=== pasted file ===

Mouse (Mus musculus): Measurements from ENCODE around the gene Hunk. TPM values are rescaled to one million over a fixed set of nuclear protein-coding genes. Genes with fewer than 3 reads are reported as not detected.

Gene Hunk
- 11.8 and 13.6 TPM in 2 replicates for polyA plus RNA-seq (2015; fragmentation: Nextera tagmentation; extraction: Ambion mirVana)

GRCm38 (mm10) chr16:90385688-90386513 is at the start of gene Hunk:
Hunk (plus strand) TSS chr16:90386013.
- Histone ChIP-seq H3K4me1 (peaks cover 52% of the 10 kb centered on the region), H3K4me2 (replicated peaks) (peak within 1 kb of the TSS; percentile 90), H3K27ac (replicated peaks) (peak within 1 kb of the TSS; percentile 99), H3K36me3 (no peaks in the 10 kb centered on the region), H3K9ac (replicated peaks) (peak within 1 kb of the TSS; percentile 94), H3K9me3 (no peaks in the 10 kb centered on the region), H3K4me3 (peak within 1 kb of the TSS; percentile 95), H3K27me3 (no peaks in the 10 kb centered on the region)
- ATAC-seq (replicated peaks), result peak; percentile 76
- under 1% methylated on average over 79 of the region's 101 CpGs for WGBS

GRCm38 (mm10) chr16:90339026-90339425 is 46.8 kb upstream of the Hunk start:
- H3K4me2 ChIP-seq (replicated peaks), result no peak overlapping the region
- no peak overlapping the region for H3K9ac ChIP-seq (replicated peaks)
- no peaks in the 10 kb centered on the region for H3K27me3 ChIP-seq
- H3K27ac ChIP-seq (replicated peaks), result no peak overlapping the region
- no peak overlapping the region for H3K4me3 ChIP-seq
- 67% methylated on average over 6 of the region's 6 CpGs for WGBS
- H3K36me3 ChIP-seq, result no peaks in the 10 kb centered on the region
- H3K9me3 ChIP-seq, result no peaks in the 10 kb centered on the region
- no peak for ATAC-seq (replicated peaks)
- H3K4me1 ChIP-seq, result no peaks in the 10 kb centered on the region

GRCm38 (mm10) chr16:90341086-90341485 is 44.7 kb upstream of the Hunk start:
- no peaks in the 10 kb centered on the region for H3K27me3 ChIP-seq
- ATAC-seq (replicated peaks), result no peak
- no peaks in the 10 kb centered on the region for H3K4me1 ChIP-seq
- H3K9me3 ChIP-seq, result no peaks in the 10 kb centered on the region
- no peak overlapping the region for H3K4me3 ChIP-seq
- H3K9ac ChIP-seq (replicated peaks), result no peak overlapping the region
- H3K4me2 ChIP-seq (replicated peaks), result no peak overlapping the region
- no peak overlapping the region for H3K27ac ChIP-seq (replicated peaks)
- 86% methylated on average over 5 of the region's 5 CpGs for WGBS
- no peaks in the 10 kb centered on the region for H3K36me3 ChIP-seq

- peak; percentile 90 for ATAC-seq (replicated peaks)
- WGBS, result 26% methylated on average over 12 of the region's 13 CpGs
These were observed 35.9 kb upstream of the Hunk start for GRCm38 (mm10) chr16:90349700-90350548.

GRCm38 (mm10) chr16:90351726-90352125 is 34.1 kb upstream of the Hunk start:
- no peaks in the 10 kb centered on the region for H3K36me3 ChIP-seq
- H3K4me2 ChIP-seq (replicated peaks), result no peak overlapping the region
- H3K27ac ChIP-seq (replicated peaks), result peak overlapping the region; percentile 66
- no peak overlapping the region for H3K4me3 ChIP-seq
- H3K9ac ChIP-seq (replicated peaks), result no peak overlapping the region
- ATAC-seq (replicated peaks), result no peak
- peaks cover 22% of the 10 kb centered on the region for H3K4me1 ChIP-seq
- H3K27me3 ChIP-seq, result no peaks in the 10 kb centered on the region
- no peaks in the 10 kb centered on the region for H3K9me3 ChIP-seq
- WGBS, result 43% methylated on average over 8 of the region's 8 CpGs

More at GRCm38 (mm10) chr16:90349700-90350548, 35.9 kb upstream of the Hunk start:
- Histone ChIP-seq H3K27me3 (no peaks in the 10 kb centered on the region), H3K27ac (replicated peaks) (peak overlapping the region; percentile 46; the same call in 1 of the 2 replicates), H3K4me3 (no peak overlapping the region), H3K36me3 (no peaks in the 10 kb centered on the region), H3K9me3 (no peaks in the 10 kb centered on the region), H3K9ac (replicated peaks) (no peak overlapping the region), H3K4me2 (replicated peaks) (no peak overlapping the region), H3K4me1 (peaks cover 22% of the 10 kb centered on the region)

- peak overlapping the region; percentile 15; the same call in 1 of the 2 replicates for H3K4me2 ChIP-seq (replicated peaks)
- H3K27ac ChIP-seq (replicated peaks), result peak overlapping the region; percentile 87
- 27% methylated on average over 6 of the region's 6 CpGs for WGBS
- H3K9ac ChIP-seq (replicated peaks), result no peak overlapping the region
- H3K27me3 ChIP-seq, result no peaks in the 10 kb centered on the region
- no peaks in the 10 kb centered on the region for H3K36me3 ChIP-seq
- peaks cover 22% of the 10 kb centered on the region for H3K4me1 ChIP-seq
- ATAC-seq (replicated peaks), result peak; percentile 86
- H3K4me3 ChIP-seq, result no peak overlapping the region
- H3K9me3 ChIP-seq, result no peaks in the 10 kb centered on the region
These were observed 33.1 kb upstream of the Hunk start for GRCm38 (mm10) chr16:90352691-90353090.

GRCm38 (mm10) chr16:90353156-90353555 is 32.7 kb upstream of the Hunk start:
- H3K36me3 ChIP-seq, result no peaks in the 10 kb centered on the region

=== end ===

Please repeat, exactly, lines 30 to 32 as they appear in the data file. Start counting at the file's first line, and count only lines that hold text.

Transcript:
- no peaks in the 10 kb centered on the region for H3K36me3 ChIP-seq

- peak; percentile 90 for ATAC-seq (replicated peaks)
- WGBS, result 26% methylated on average over 12 of the region's 13 CpGs